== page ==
top of page
  • Ana Luisa Teixeira and Silvia Elena Ventorini, Universidade Federal de São João del-Rei/Brazil

Fieldwork of the UAIGEO Chapter in the Municipality of Tefé, Heart of the Amazon

The biodiversity of the Amazon Forest is immense, and the cultural diversity of traditional peoples and communities is as rich and vital as nature because they are part of the forest. Through their social organizations, they occupy and use territories and natural resources in sustainable ways and help preserve nature and traditional practices, which make up their cultures. Along the Solimões River, in tiny communities (10 or 15 buildings), residents help preserve the forest with their everyday practices. This river is one of the principal tributaries of the biggest hydric complex in the world - the Amazon basin. Studies show that they are 6.15 million square kilometers and have a flow rate of 200.000 cubic meters per second.

Riverside communities - Photo By Davy Rabelo

Everyday practices - Collection UAIGeo

The locals paddle from place to place in small canoes, and the distance and time may be shorter during periods of high water levels when it is possible to navigate from one river to another among the trees. But, time and dangers in navigation, as well as restrictions on communication get bigger as the distance from the city of Tefé increases.

Resident’s canoes: Photo By Davy Rabelo

Therefore, developing projects in this forest is still an obstacle due to difficult access, difficulty in communication, and risks. The city of Tefé - in the heart of Amazon, and its respective communities, fit into this reality.

Solimões river - Collection UAIGeo

Tefé’s harbor – Photo by Ana Luisa Teixiera

In this area, with distant locations and difficult access, the chapter "Unificar Ações e Informações Geoespaciais - UAIGeo UFSJ" has been mapping riverside communities to reverse their invisibility (read more at The project is conducted in conjunction with chapter members and students at the Universidade do Estado do Amazonas (Keit Gomes Pereira and Paula dos Santos Silva) and their professor Dr. Francisco Davy Braz Rabelo, with support from Everywhere She Maps and the National Geographic Society.

On February 07 to 11, the chapter members went to Tefé to collect data, learn about the reality of Amazon and exchange their knowledge about the culture and the amazon reality. They also visited São Luís do Macari, another community where UAIGeo has been remotely mapping and carrying out some studies. During the fieldwork, the chapter members made important contacts with the city hall of Alvarães - the neighboring city of Tefé - which showed interest in carrying out the mapping that the chapter developed in Tefé, with the Instituto Mamirauá partnership. Mamirauá is a Social Organization promoted by the “Ministério da Ciência, Tecnologia e Inovações” of the Federal Government.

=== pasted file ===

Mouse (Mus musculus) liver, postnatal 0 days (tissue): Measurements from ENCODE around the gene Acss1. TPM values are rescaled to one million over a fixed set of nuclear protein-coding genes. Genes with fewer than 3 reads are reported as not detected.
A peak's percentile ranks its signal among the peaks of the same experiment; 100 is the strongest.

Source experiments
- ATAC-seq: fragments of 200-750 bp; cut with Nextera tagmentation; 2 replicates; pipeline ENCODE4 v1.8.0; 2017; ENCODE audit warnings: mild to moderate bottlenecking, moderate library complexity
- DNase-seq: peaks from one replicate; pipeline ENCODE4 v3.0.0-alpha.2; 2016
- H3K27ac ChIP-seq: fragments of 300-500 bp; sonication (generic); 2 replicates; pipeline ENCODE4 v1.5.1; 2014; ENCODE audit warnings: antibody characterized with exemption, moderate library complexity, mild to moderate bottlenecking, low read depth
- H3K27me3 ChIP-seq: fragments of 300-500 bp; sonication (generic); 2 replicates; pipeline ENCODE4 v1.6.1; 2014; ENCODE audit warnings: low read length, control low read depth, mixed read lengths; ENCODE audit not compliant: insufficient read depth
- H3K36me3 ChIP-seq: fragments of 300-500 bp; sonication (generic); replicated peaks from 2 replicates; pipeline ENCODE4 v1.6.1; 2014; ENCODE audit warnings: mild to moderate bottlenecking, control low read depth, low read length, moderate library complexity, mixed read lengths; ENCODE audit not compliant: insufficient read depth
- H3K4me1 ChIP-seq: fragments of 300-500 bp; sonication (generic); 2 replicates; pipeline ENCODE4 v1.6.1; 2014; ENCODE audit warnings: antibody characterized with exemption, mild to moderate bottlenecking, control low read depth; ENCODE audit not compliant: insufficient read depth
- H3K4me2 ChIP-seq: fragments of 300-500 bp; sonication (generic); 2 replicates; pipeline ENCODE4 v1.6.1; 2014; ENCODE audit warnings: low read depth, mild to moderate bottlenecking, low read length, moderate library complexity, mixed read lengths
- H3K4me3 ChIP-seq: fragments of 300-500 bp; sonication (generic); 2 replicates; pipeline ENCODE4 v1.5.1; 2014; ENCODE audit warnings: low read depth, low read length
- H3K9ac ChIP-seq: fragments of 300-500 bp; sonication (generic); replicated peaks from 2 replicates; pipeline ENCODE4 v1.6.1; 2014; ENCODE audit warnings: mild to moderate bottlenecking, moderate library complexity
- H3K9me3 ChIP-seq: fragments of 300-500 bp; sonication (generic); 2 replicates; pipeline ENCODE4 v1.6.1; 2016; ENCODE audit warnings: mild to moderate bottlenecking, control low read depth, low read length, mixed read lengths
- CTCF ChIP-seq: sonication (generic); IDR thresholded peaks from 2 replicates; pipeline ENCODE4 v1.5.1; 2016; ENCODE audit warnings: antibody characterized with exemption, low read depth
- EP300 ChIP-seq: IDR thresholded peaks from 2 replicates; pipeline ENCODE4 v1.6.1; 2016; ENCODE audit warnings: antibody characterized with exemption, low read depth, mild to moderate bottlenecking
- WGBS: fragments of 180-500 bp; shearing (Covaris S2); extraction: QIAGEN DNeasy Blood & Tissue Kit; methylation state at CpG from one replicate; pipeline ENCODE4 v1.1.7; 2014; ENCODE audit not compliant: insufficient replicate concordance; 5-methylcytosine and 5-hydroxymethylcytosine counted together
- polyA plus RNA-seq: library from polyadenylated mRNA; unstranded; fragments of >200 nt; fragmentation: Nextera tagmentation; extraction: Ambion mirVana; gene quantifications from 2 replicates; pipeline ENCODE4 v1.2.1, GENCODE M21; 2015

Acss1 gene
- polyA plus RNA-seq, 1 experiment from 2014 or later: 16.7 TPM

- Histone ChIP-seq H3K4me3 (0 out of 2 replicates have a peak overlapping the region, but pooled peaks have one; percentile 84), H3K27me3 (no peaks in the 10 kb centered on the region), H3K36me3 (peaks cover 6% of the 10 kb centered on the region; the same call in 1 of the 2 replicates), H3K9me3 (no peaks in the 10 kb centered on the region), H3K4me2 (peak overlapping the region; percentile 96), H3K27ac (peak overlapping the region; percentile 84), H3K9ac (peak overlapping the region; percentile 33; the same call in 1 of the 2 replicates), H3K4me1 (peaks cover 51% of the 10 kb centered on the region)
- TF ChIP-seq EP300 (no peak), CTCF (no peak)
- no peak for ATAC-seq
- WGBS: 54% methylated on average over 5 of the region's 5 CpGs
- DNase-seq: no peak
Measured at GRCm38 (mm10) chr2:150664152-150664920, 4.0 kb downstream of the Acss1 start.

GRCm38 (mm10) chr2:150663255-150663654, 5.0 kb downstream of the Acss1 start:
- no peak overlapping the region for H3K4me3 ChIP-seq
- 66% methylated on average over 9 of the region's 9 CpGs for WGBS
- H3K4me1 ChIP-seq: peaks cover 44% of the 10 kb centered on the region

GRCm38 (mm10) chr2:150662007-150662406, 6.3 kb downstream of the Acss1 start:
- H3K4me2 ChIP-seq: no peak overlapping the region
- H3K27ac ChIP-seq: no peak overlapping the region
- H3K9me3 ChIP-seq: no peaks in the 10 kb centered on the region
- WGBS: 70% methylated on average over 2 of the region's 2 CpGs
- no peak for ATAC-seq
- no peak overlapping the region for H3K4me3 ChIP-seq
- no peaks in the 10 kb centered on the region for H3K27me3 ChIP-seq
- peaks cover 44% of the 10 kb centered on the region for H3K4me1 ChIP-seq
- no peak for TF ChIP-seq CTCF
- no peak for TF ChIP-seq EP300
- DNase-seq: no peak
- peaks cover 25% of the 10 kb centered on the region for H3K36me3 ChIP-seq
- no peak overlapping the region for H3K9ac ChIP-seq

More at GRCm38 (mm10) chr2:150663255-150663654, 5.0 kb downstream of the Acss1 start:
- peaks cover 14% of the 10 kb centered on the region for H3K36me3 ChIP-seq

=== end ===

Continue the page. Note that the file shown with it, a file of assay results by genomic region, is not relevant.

Researchers in the field - Collection UAIGeo.

This trip was an indescribable experience for the chapter because, in addition to opening other work fronts, the members got to know the area they had been mapping. Soon, new locations will be registered and the work will continue. UAIGEO will come back to Tefé, and Prof. Davy and his students will come to visit our university in São João del- Rei, Minas Gerais, where our chapter is based. This will expand the exchange of experiences and strengthen teamwork. Thank you to everyone who made this trip possible.

We are looking forward to what lies ahead!

Chapter members and people in the community São Luís do Macari - Collection UAIGeo.

About the Authors:

Ana Luisa Teixeira is a master student in Geography at the Universidade Federal de São João del-Rei/Brazil. She is the leader of the UAIGeo chapter and participates in mapping riparian communities in the municipality of Tefé in the State of Amazonas/Brazil.

Silvia Elena Ventorini is a Phd in Geography and Profesor at the Universidade Federal de São João del-Rei/Brazil. She is the coordinator of UAIGeo chapter.


Tim Black
Tim Black

Super work! Will be sharing this with my G3 students tomorrow as we look to make comparisons between settlements through both a geographical and cultural lens.

T. Black

bottom of page